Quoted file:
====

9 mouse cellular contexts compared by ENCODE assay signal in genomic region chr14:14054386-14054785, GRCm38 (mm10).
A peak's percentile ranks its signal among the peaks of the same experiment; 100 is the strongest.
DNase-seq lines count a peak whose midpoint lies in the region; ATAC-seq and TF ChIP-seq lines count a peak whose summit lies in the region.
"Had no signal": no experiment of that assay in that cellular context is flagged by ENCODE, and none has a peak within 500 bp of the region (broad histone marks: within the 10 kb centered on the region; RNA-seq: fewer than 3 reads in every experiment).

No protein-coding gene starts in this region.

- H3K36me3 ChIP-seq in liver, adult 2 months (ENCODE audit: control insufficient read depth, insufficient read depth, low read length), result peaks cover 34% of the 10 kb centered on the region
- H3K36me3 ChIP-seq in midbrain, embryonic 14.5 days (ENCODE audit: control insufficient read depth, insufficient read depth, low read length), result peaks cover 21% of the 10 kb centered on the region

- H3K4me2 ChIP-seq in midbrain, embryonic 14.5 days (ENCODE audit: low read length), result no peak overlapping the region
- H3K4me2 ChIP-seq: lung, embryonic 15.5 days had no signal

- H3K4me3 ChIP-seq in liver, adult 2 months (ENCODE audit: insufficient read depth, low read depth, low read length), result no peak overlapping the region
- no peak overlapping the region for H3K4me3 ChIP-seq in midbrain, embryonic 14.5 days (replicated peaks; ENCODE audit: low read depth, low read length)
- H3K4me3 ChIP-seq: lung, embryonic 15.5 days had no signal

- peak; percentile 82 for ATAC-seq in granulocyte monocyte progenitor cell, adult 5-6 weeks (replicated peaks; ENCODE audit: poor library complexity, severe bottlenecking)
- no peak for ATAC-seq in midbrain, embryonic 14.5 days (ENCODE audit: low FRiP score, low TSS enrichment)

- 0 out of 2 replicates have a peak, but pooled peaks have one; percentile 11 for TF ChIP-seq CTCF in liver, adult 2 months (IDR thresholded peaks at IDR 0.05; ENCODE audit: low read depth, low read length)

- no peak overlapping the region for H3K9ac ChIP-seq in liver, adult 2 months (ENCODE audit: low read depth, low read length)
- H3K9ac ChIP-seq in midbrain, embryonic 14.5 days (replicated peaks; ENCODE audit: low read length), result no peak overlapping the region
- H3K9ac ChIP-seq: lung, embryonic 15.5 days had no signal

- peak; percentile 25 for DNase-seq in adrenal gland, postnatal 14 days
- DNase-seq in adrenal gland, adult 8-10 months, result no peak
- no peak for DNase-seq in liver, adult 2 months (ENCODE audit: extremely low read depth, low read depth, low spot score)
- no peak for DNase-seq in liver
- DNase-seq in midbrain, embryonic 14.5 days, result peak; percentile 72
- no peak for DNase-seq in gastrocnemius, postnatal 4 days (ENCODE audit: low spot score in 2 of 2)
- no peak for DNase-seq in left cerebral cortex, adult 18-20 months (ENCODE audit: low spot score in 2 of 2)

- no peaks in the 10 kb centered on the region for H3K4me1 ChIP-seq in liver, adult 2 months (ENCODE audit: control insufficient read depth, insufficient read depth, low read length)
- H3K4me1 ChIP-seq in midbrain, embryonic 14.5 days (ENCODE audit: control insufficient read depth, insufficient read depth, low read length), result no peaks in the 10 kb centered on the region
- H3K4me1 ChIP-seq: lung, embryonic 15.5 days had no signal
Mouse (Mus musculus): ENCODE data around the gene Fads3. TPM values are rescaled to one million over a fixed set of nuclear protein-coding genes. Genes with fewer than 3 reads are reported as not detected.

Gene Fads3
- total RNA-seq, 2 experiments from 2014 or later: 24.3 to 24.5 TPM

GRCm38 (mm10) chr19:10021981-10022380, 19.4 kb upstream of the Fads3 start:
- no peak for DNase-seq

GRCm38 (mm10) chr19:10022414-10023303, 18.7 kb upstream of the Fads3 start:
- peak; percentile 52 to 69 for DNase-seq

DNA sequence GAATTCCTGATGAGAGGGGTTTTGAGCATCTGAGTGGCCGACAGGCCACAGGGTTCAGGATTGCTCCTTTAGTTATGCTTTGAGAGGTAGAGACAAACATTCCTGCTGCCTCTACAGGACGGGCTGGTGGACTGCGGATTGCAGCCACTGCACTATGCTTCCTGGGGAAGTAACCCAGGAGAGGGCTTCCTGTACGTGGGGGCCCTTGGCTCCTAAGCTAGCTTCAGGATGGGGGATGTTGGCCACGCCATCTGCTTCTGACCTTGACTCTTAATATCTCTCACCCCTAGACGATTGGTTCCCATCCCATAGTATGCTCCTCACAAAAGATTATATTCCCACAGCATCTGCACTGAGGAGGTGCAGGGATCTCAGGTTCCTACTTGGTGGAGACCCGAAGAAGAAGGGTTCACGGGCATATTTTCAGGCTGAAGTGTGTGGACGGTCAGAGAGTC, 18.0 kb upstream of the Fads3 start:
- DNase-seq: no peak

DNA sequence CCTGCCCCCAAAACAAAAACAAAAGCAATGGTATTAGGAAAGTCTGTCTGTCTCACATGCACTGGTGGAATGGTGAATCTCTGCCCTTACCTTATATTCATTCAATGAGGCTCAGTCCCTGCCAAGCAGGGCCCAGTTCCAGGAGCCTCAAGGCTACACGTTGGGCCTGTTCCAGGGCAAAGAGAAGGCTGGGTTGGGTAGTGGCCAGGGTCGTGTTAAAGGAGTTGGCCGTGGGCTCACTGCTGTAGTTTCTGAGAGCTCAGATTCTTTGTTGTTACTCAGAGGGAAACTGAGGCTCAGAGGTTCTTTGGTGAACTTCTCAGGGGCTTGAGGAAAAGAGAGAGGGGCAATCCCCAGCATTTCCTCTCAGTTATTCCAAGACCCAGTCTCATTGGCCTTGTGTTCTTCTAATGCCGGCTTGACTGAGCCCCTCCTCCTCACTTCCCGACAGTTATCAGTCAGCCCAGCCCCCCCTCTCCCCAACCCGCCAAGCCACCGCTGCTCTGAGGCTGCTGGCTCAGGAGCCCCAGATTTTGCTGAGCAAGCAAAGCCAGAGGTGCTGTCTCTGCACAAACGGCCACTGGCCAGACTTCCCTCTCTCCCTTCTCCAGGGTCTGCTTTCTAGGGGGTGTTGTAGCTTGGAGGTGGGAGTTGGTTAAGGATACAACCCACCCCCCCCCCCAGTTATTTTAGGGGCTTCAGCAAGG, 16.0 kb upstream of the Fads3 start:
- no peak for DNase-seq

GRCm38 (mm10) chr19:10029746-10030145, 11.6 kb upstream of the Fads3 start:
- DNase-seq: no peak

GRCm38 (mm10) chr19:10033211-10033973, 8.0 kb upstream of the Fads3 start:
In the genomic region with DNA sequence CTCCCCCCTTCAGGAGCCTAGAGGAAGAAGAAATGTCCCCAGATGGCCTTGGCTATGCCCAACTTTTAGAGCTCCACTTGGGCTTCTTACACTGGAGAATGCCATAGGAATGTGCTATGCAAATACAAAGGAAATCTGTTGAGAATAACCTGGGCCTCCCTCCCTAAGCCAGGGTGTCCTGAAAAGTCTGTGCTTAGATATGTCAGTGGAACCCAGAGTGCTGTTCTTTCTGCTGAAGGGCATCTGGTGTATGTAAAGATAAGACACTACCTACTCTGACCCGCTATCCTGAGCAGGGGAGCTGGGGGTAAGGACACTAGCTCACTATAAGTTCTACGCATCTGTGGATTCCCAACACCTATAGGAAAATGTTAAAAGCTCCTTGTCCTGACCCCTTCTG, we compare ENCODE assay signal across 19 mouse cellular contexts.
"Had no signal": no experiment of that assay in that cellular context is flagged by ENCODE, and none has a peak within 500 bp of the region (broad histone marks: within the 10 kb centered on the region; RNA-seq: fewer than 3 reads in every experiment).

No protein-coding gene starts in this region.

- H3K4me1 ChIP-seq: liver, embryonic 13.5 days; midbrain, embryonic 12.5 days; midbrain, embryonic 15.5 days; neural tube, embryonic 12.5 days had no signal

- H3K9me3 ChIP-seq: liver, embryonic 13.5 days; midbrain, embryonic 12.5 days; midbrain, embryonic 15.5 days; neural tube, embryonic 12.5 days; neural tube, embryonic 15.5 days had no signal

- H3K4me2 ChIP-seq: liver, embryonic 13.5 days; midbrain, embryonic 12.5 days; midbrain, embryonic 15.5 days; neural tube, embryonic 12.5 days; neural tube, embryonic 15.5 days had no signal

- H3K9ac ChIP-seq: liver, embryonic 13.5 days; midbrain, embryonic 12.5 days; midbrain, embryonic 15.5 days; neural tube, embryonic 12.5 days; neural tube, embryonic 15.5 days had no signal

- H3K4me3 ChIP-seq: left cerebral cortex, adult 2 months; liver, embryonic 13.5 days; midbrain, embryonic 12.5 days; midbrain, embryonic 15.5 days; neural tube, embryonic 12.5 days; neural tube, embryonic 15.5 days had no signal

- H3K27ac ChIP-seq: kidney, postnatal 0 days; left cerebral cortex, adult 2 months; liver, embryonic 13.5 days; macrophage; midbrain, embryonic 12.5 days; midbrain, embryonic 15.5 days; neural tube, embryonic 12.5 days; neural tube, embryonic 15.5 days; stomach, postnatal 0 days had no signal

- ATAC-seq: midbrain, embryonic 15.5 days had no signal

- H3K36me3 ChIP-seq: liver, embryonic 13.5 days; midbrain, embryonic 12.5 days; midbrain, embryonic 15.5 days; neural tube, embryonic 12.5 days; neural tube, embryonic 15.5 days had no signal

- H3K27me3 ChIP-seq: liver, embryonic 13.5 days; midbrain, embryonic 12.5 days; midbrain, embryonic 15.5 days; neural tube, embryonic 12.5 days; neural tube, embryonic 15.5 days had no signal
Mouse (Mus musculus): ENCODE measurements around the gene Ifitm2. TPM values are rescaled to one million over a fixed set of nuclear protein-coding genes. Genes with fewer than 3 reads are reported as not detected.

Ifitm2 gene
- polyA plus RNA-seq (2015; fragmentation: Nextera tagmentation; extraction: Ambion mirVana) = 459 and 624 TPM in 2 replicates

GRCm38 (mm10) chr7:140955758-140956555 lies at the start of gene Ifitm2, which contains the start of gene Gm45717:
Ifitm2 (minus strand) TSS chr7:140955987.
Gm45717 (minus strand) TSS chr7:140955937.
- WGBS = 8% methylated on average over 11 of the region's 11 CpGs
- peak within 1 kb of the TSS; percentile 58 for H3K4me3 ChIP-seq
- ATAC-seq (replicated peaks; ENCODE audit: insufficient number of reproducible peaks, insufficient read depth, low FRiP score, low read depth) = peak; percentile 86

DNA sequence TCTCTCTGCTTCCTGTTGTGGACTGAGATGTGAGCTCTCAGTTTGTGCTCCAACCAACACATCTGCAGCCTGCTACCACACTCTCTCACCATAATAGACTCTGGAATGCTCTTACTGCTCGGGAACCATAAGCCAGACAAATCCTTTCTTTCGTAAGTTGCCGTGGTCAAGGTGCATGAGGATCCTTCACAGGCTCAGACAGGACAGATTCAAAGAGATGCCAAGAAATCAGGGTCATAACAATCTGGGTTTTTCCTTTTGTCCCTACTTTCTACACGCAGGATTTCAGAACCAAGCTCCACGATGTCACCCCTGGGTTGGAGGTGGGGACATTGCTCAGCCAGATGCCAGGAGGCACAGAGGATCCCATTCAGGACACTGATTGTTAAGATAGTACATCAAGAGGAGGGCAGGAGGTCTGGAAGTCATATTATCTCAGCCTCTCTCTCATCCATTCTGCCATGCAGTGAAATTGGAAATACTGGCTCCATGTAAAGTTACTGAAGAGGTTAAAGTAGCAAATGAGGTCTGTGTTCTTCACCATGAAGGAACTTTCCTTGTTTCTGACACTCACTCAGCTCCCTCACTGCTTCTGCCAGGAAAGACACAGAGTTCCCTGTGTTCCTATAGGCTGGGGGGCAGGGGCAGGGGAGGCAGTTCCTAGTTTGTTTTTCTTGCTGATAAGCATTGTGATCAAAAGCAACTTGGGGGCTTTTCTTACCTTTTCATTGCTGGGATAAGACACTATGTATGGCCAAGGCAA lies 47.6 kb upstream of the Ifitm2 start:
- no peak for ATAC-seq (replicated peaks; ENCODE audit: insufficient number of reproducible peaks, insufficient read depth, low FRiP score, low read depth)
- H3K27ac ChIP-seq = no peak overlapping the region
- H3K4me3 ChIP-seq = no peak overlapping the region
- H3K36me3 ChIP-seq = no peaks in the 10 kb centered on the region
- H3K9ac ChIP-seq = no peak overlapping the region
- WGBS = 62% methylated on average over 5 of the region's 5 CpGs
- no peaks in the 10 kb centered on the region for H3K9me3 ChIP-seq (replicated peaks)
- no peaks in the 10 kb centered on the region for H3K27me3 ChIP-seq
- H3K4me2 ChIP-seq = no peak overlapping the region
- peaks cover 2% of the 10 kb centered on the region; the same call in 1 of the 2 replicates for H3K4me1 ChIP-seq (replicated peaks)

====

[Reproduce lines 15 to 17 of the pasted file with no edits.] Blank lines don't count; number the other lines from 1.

- 0 out of 2 replicates have a peak, but pooled peaks have one; percentile 11 for TF ChIP-seq CTCF in liver, adult 2 months (IDR thresholded peaks at IDR 0.05; ENCODE audit: low read depth, low read length)

- no peak overlapping the region for H3K9ac ChIP-seq in liver, adult 2 months (ENCODE audit: low read depth, low read length)
- H3K9ac ChIP-seq in midbrain, embryonic 14.5 days (replicated peaks; ENCODE audit: low read length), result no peak overlapping the region